Toro y Moi – Outer Peace
Chock-full of gluey basslines and gleaming synths, Outer Peace is very much a dance record and it's pure ecstasy
Props to Chaz Bear – he’s got one hell of a work ethic. Since releasing his epoch-defining debut in 2010 (remember chillwave?), not a year has gone by in which he hasn’t put out new music in one form or another. Many of his contemporaries struggled to maintain relevancy after the chillwave bubble burst, yet Bear has gone from strength to strength – and he’s pulled it off by repeatedly reinventing himself. Whether it’s funk or pop, psychedelic rock or hip-hop, he says "thank u, next" to any and all styles of music he gets his hands on.
Enter Outer Peace – the closest thing Bear has made to a Toro y Moi dance record. While not the drastic departure his (largely instrumental) collaboration with jazz duo The Mattson 2 was, the whiplash, coming after the sparse ambient R'n'B of 2017’s Boo Boo, is very real. At ten tracks – none crossing the four-minute mark – it’s a brisk listen, but the arrangements are dense and the production brims with character. Featherweight jam Ordinary Pleasure’s hook condenses the album’s MO into four words: 'Maximise all the pleasure'.
Nowhere is that ethos made clearer than in stomping centrepiece Freelance. It’s a glistening disco-cum-funk throwback that’s at once an ode to working from home and a critique of consumerist culture. 'Silver or black mirror, what’s the difference?' Bear dryly asks atop earthy chords and squelching guitar licks before name-dropping outdoor-turned-streetwear brand Patagonia and resolving that maybe he’s just getting old. On the more atmospheric Monte Carlo he laments having to take public transport, his Auto-Tuned vocals drifting over rolling hi-hats as he daydreams about riding in the eponymous car.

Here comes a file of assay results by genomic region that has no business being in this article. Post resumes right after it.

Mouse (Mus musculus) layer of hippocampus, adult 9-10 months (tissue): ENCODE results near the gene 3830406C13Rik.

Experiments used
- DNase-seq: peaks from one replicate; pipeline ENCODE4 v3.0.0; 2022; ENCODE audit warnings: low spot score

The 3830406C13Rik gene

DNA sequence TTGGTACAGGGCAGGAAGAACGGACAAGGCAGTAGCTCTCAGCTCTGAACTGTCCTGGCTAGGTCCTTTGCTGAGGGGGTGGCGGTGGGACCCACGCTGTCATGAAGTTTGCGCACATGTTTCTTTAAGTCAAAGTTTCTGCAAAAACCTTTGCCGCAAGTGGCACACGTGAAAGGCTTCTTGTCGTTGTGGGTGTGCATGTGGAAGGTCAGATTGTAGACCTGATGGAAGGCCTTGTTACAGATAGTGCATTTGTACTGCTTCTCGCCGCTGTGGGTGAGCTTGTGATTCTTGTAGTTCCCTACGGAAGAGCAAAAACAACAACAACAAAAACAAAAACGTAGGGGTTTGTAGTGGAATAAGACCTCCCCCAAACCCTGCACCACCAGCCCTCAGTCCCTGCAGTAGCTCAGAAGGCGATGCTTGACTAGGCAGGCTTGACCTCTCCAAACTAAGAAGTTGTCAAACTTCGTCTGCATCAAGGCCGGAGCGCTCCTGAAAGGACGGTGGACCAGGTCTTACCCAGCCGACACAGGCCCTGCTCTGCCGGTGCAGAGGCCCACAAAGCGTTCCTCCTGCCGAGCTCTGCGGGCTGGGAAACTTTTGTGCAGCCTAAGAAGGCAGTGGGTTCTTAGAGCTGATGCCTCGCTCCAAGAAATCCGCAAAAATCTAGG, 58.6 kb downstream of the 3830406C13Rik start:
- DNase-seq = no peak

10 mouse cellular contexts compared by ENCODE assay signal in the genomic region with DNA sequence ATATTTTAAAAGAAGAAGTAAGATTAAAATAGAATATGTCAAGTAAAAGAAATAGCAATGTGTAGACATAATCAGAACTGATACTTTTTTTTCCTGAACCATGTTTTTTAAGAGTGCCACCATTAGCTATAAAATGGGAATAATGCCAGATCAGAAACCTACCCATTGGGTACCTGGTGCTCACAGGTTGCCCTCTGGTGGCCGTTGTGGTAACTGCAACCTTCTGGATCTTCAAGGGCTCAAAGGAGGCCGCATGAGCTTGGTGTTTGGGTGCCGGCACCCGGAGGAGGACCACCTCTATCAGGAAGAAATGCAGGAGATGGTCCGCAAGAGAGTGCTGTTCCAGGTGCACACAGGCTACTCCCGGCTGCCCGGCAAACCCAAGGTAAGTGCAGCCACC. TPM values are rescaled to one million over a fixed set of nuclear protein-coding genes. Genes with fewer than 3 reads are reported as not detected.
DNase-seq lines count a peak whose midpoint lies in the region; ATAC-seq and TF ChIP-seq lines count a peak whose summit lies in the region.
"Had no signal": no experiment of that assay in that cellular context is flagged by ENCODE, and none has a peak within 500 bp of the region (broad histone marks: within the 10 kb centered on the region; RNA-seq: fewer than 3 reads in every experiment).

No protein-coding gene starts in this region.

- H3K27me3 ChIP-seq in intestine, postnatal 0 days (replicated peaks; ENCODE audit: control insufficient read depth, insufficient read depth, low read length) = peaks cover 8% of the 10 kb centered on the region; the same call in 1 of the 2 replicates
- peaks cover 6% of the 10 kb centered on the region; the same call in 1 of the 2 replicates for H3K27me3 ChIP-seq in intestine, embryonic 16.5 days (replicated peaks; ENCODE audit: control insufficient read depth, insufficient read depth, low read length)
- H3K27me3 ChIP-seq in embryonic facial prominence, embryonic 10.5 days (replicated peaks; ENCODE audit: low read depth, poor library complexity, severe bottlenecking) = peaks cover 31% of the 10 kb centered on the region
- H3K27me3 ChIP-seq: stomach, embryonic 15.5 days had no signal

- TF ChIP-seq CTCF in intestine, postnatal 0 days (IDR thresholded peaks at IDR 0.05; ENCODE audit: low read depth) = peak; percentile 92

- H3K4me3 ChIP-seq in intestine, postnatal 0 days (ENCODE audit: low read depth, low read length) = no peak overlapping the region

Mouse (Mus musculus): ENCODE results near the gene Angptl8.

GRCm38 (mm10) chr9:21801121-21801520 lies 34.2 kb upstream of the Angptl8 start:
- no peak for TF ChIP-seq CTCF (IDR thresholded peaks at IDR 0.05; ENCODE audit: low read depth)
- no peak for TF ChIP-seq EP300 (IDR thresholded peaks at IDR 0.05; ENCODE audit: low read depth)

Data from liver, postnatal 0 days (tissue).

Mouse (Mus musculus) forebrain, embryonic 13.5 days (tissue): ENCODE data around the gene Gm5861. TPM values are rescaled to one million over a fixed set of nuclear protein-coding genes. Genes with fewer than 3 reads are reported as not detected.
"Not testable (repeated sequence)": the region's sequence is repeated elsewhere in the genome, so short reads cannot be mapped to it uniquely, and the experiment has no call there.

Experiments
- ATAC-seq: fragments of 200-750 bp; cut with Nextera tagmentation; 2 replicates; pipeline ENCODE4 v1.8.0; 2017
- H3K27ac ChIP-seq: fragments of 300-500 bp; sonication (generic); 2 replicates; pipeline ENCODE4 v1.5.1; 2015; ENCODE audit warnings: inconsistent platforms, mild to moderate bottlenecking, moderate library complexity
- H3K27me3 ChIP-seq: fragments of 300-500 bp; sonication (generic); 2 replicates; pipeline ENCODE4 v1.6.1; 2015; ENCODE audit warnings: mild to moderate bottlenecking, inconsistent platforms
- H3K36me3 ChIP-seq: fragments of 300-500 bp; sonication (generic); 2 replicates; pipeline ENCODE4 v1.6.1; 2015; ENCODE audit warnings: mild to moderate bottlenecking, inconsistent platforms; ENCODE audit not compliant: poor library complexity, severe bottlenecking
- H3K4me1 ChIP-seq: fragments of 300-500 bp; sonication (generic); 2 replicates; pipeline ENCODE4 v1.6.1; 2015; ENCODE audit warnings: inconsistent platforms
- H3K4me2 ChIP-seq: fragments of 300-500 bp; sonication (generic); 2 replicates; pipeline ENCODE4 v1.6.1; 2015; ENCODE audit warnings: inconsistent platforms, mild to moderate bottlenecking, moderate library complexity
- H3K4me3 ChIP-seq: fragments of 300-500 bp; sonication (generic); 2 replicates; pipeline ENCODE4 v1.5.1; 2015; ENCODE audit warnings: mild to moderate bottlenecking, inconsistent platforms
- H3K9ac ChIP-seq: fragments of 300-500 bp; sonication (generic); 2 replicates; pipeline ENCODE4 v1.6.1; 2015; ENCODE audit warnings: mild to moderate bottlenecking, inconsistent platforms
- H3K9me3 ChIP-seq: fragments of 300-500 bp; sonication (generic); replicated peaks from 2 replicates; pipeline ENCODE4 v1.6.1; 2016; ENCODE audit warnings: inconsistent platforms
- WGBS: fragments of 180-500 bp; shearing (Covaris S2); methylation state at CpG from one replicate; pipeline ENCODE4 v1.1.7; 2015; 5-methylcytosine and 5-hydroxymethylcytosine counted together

That jaded irreverence is a through-line of the album, and marks a U-turn for the usually earnest Bear. In some ways, it may seem a regression. Boo Boo was overlong and occasionally self-indulgent, but his candid depiction of the aftermath of a breakup was nothing if not authentic. By comparison, Outer Peace can feel vacuous.
But it almost seems unfair to grade it against past Toro y Moi albums; to criticise Outer Peace for not having the pathos of its predecessor would be to criticise Bear’s greatest strength as a musician – his chameleonism. Heartbreak is the lifeblood of an R'n'B/pop album, and that’s what Boo Boo was. Chock-full of gluey basslines and gleaming synths, Outer Peace is very much a dance record and it’s pure ecstasy.
Listen to: Freelance, Laws of the Universe, Monte Carlo, Who Am I